UT Dallas purchased surveillance software from a company implicated in targeting student protests, records show
University of Texas at Dallas paid out $75,600 over the past seven years to a social media scanning technology company implicated in tracking, “mitigating” and “forestalling” protests, according to documents acquired by The College Fix.
A purchase order obtained by The Fix from the University of Texas at Dallas signed by the campus police department revealed the university spent $12,750 per year since the 2015-16 school year on a contract with Social Sentinel to use their “Social Media Scanning” program.
However, the police department told The Fix it was used solely for reducing student suicides.
“We started our use[of Social Sentinel] hoping to improve advanced notification of students that may be in a suicidal state since most of our communication on such regarding our students came to light via social media,” Larry Zacharias, UT Dallas chief of police, wrote in an email to The Fix.
“We never used the platform for any other purpose including tracking student protests,” Zacharias said.
However, campus police did use the program to look into three students and the university ended up suspending the students.
“We did during one semester, enter three students’ names to see if they appeared on social media,” Zacharias continued over email. “All three had been involved in criminal activity and were eventually suspended,” he added.
UT Dallas did not renew its three-year contract with Social Sentinel beginning in the 2021-22 academic year.
“Since Social Sentinel does not capture Facebook posts, we did not benefit like we hoped we would,” Zacharias wrote.
A top technology officer for the university did not know about the program when asked for comment by The Fix.
“This product/program is news to me,” Frank Feagans, the vice president and chief information offer at UT Dallas, stated in an email to The Fix. He has been at the university for seven years according to his LinkedIn.
Other universities have used the program to track protesters
The program has a history of being used to monitor student protests, as reported by The Dallas Morning News.
“As more students have embraced social media as a digital town square to express opinions and organize demonstrations, many college police departments have been using taxpayer dollars to pay for Social Sentinel’s services to monitor what they say,” the Dallas Morning News reported in September. “At least 37 colleges, including four in North Texas, collectively educating hundreds of thousands of students, have used Social Sentinel since 2015.”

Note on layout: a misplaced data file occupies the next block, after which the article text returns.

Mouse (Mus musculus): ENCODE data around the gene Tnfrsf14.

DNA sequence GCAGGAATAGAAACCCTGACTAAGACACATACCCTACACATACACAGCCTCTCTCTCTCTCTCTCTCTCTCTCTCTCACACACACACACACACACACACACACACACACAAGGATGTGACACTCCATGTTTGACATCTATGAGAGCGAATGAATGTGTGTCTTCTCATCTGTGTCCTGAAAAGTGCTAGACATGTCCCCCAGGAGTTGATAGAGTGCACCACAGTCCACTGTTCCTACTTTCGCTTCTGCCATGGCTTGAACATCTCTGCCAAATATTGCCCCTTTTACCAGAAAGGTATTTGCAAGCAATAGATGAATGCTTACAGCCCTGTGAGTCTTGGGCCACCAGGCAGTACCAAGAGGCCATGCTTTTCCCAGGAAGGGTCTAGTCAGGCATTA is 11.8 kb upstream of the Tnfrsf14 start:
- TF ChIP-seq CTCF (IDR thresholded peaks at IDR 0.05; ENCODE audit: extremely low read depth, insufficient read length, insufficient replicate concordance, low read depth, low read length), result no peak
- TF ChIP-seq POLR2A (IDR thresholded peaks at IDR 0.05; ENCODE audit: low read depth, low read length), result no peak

“The News examined thousands of pages of emails, contracts and marketing material from colleges around the country, and spoke to school officials, campus police, activists and experts,” according to the article. “The investigation shows that, despite publicly saying its service was not a surveillance tool, Social Sentinel representatives promoted the tool to universities for ‘mitigating’ and ‘forestalling’ protests.”
The University of North Carolina at Chapel Hill signed a yearly contract for Social Sentinel in November 2016, but it was not clear what monitoring service was used in collaboration with the FBI Joint Terrorism Task Force to surveil posts of people protesting the “Silent Sam” confederate statue in 2017.
White papers obtained by The Dallas Morning News also revealed that Social Sentinel advertised their services to UT Dallas as capable of “Gather[ing] Intelligence and Respond to Campus Crowds.”
“Documents show schools may have used another feature of the service called the Local+ List to target protesters and individual students,” the News reported.
“At least one North Texas college — UT Dallas — could have used the feature to monitor individuals,” the News continued. “Vanessa Balderrama, a project coordinator for the university, said the school could not release its Local+ List because it contained students’ names.”
“For public colleges, the use of the service sets up an additional conflict between protecting students’ Constitutional rights of free speech and privacy and schools’ duty to keep them safe on campus,” Andrew Guthrie Ferguson, a law professor at American University’s Washington College of Law, stated in the article.
“What the technology allows you to do is identify individuals who are associated together or are associated with a place or location,” Ferguson said. “That is obviously somewhat chilling for First Amendment freedoms of people who believe in a right to protest and dissent.”
The College Fix reached out to Ferguson to ask whether universities were doing anything illegal in using this software and whether anyone beyond the schools’ police department had access. It has not received a response.
The Fix reached out to legal scholars at University of Texas at Austin to ask about Social Sentinel and potential conflicts between respect for students’ privacy and commitment to student safety. It contacted free speech expert and law professor David Rabban and media law professor Amy Sanders. Neither responded to multiple inquiries.
IMAGE: Social Sentinel